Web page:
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Mahayana
Major Old Earth Buddhist sect, now rarely practised. Mahayana or Great Vehicle Buddhism spread to China, Japan, Korea and much of Vietnam, during the 3rd to 6th centuries c.e.. It differed from traditional Buddhism with the addition of the Bodhisattva, the saviour figure who, although attaining Enlightenment, defers the bliss of Nirvana until all sentient beings are saved. It underwent severe repression during the 20th century c.e. in China during the Cultural Revolution, from which it never really recovered (the post-Communist economic boom of the Chinese Free Enterprise Zones during the 21st century was hardly conducive to spiritual life). Mahayana Buddhism included the T'ein-t'ai, Hua-yen, Pure Land, and Ch'an/Zen schools. During the late 20th and early 21st century c.e. the Zen Buddhist tradition developed a respectable following in the West, particularly in North America. It also spread to some of the orbitals, especially Clarke and Roddenberry. The Orbital Superiors were particularly attracted to Zen minimalism. Offworld Zen totalled 246,415 in the 2274 c.e. census. By the time of the Great Expulsion Mahayana had either disappeared on Earth or merged completely with other new and older religions.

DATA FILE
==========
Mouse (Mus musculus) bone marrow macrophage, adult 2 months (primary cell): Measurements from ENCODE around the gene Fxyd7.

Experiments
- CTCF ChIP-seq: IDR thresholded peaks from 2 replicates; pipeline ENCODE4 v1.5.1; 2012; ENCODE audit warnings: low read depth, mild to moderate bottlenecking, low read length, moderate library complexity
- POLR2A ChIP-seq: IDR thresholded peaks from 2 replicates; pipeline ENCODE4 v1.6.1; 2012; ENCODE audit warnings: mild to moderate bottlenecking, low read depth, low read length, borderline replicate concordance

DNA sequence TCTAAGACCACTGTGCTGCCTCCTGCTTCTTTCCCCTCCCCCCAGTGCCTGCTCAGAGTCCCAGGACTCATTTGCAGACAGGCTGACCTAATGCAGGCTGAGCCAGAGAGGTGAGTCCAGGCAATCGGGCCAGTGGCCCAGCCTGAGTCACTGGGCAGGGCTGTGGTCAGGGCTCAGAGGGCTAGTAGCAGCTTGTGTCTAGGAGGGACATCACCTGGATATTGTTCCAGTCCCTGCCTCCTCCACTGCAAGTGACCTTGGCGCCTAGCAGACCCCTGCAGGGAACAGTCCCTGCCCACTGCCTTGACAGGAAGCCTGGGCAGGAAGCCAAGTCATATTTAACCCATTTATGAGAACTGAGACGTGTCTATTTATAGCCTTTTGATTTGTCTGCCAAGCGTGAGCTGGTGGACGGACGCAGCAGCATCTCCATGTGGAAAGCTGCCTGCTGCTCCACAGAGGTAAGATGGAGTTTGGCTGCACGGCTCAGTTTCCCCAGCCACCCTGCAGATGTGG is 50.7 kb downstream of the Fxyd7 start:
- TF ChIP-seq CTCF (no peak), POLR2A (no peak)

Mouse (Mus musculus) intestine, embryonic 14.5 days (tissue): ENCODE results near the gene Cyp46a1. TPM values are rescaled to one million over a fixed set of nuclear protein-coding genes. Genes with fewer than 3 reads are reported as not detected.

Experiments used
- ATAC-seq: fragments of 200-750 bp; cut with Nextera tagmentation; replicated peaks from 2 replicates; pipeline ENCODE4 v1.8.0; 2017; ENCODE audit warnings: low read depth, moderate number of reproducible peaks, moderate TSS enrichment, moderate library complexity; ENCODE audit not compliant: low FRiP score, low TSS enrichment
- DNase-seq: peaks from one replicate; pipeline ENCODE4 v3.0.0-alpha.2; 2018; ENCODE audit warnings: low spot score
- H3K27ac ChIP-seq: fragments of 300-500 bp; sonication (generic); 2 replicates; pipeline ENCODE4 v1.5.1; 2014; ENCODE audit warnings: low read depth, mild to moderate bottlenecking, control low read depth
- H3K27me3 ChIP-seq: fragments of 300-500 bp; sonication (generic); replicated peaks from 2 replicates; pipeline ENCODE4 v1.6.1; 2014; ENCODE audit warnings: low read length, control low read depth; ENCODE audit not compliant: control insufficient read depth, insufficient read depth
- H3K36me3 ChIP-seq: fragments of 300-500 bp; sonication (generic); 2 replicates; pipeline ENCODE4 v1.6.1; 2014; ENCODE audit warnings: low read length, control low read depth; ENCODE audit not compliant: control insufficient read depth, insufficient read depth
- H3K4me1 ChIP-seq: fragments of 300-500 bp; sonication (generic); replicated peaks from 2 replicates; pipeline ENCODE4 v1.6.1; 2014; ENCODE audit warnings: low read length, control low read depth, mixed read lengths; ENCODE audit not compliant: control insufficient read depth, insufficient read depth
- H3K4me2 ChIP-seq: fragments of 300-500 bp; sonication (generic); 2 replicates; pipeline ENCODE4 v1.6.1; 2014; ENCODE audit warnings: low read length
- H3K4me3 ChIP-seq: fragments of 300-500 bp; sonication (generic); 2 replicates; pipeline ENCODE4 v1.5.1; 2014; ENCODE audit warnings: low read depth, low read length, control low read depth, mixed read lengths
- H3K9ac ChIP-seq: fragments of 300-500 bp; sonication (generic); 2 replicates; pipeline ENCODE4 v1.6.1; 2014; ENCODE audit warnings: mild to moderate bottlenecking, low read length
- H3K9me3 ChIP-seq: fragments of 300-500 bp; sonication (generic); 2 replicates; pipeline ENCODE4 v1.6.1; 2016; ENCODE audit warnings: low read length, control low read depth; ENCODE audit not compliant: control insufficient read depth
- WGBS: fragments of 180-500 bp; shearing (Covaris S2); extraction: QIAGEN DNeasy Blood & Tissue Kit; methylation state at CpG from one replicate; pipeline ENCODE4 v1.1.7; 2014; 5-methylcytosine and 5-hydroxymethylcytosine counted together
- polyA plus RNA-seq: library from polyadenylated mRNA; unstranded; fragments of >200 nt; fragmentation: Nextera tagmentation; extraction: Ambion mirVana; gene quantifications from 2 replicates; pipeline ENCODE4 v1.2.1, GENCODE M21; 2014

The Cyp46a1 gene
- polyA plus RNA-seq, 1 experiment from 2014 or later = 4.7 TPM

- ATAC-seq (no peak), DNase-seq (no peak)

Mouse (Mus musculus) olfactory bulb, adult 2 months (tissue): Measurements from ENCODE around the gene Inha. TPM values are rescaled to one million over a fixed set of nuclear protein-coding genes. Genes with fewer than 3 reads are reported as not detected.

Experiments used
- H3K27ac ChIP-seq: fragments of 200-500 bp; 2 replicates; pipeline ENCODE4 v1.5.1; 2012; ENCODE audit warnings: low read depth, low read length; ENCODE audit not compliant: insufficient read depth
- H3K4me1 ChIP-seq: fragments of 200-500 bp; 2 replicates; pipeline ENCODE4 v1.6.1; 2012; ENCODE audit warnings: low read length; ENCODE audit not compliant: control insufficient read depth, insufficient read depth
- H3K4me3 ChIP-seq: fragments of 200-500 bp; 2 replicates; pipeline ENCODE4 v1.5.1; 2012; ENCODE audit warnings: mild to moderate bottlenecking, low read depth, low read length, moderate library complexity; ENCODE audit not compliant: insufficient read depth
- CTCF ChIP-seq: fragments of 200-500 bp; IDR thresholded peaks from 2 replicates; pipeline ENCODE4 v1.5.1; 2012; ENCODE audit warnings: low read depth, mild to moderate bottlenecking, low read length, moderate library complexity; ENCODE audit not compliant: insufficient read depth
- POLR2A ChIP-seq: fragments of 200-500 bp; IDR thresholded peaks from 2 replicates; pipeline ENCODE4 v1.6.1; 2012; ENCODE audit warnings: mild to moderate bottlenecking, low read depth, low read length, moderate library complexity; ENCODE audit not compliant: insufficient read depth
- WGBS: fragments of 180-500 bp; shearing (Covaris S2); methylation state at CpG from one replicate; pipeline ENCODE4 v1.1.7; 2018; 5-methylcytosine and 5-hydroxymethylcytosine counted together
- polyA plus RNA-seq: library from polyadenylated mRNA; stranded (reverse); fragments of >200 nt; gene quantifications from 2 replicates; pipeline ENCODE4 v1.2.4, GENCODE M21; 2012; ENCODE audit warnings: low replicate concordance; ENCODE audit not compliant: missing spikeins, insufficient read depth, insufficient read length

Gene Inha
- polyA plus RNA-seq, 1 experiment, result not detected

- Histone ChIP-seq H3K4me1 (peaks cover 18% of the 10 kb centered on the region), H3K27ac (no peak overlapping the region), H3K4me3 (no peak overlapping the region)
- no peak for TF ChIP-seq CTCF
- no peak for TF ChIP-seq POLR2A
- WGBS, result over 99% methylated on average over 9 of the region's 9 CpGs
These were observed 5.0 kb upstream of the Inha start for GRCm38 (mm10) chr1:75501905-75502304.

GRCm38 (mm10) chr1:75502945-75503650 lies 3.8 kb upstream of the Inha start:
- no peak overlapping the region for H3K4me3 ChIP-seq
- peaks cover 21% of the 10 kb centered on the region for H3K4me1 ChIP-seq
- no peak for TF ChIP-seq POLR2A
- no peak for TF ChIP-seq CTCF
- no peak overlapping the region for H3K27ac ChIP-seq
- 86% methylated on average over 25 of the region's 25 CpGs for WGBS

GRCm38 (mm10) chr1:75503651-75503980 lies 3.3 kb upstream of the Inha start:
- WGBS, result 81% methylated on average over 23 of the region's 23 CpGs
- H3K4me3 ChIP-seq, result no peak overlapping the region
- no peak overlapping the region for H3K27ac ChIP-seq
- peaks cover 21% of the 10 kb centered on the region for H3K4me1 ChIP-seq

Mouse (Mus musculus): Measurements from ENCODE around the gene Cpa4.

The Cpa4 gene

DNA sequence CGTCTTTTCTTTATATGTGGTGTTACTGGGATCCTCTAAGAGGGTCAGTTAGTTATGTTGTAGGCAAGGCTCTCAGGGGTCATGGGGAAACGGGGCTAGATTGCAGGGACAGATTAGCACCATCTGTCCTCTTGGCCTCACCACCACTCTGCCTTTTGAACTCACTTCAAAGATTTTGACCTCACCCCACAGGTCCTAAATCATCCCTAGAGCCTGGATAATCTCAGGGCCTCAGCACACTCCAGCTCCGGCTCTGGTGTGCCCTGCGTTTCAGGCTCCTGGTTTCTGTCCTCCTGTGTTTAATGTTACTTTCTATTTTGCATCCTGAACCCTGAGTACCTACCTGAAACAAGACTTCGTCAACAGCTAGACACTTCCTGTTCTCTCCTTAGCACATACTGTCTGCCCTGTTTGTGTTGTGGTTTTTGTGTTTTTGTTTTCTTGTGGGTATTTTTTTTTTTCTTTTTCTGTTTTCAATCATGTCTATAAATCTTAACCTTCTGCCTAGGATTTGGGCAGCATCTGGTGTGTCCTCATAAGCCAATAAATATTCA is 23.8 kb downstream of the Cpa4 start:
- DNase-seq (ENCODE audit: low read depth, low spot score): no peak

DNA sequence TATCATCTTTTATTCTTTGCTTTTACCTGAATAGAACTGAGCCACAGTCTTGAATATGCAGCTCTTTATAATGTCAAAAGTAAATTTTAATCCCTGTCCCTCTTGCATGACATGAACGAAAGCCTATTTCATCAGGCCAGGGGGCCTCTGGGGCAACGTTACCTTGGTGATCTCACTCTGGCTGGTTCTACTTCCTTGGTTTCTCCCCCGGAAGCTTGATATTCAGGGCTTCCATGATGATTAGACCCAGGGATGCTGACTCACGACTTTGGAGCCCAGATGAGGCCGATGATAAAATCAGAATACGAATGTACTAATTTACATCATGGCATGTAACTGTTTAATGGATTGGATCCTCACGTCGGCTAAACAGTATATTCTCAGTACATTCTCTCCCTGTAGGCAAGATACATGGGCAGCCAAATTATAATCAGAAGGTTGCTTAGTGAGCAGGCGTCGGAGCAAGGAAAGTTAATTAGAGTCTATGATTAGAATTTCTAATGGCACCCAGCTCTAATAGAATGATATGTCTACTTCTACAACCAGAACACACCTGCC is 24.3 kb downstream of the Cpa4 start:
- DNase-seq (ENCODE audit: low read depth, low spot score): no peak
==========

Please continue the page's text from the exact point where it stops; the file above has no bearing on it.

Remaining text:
Apart from Zen, no original Mahayanist school survives. However Mahayanist derivatives such as Centauri Vehicle, KuanYinism and Maitreyism continue. These faiths became locally quite influential as official religions of several minor Houses during the Empires Era and were widely worshipped in their domains.
 
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Development Notes
Text by M. Alan Kazlev

Initially published on 08 December 2001.

 
 
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